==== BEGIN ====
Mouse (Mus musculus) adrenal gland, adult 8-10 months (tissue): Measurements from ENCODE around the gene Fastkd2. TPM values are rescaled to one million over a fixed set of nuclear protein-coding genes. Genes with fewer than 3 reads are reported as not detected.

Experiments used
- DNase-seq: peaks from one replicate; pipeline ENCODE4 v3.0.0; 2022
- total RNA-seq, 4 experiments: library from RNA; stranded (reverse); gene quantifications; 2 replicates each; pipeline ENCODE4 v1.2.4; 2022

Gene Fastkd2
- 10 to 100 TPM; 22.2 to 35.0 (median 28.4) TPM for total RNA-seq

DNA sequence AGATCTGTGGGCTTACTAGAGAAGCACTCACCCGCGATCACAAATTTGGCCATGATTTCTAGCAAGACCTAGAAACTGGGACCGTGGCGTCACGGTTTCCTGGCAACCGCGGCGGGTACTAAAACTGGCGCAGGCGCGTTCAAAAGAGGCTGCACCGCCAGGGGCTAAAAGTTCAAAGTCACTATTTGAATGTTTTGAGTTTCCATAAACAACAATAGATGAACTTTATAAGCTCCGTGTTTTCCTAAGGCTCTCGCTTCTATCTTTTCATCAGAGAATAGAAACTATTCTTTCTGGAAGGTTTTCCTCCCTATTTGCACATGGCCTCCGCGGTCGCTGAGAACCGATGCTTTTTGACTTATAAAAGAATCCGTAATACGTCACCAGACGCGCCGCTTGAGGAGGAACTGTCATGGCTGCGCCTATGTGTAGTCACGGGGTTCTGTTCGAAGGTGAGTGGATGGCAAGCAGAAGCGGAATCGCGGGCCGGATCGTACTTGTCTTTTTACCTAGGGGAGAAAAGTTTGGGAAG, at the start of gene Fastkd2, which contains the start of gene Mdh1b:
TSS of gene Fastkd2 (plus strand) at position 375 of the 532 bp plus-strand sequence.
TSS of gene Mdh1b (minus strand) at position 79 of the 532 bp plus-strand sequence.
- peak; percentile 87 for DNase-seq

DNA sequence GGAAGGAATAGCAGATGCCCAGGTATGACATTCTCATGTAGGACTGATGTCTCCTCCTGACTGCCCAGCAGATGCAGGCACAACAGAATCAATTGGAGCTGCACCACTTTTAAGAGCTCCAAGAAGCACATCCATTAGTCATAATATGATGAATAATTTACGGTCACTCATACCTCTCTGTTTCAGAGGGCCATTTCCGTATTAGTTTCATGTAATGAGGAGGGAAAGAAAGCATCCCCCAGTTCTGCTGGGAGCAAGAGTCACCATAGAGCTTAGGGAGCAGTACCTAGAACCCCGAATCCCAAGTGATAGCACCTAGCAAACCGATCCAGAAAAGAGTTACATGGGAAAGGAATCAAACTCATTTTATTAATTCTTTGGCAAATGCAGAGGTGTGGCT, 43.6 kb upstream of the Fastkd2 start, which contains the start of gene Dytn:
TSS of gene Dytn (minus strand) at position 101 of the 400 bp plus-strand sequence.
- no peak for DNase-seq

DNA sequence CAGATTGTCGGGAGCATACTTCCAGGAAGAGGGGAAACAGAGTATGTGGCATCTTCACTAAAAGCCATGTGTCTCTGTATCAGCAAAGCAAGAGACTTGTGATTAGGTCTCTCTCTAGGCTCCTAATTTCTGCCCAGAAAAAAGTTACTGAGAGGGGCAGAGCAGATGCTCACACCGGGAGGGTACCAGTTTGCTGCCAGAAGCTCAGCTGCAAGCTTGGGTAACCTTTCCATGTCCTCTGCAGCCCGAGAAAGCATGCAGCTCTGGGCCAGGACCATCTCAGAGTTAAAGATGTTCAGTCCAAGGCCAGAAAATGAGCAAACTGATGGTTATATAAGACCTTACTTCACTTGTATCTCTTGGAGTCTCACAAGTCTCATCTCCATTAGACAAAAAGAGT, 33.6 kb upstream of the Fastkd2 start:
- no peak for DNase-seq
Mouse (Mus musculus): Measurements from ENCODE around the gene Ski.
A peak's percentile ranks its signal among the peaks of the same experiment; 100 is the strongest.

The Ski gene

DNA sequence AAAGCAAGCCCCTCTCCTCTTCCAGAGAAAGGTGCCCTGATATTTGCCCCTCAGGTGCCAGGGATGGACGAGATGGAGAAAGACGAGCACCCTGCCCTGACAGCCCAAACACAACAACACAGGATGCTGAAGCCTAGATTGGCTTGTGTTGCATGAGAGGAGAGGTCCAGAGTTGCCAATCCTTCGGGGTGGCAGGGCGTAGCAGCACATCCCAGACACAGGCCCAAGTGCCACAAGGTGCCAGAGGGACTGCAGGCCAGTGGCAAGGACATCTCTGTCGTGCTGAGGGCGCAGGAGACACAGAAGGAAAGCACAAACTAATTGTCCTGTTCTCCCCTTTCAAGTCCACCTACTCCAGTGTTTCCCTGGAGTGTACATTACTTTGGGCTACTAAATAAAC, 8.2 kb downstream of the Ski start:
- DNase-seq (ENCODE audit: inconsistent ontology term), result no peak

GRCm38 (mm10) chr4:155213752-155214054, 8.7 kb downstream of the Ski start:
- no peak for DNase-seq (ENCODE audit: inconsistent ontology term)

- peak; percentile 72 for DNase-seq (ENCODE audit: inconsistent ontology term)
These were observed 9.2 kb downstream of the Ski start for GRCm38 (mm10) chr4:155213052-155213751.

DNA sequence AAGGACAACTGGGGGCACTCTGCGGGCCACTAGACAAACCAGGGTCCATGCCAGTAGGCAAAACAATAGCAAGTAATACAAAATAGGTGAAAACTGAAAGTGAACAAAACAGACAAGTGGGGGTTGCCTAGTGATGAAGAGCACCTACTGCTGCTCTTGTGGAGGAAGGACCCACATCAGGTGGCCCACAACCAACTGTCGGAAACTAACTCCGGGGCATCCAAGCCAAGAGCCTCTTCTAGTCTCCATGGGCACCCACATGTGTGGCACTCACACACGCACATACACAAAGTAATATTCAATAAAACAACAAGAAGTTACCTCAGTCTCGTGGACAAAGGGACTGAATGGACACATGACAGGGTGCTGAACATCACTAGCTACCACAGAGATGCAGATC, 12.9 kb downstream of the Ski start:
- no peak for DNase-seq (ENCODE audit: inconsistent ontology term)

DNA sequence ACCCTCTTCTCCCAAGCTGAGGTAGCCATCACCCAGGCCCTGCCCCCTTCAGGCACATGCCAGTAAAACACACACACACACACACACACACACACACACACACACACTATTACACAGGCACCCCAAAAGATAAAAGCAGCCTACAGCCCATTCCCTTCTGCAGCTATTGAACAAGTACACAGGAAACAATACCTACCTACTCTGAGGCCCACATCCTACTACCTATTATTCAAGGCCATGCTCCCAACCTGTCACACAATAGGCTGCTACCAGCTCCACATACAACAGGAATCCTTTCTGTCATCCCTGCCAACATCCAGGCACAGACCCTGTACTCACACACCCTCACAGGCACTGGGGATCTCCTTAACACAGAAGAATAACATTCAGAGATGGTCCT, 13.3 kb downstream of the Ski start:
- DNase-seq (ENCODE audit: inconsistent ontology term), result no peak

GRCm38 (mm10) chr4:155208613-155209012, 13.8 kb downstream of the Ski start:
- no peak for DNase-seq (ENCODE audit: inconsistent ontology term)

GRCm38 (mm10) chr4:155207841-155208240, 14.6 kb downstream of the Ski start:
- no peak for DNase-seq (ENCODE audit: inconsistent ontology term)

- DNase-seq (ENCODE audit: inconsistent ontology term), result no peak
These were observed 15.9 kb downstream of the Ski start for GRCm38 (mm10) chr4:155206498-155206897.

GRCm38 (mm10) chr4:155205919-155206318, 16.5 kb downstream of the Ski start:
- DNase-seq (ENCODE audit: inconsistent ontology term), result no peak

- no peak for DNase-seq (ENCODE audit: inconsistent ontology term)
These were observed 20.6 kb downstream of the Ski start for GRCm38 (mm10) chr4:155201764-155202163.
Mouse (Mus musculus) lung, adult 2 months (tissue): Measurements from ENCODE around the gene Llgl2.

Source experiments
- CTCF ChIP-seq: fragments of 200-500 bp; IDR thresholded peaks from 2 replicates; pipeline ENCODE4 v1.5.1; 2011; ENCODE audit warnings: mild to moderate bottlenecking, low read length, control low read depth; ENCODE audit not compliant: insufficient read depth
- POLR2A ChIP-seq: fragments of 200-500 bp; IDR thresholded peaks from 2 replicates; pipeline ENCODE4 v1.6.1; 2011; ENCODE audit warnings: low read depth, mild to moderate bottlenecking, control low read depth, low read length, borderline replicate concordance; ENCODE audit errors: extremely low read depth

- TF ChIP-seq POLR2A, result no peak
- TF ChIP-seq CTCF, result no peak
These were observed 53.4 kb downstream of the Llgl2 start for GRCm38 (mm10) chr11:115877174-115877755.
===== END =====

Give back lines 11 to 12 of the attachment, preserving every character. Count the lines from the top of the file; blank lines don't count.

DNA sequence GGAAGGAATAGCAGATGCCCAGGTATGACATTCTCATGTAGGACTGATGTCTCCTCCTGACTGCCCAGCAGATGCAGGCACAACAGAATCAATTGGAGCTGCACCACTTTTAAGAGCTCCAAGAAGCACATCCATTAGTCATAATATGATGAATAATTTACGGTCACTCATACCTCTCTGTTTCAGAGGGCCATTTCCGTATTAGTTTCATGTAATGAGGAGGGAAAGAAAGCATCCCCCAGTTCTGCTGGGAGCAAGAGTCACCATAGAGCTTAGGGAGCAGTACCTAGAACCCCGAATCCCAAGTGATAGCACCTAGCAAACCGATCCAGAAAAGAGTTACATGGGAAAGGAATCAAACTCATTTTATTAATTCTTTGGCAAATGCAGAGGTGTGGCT, 43.6 kb upstream of the Fastkd2 start, which contains the start of gene Dytn:
TSS of gene Dytn (minus strand) at position 101 of the 400 bp plus-strand sequence.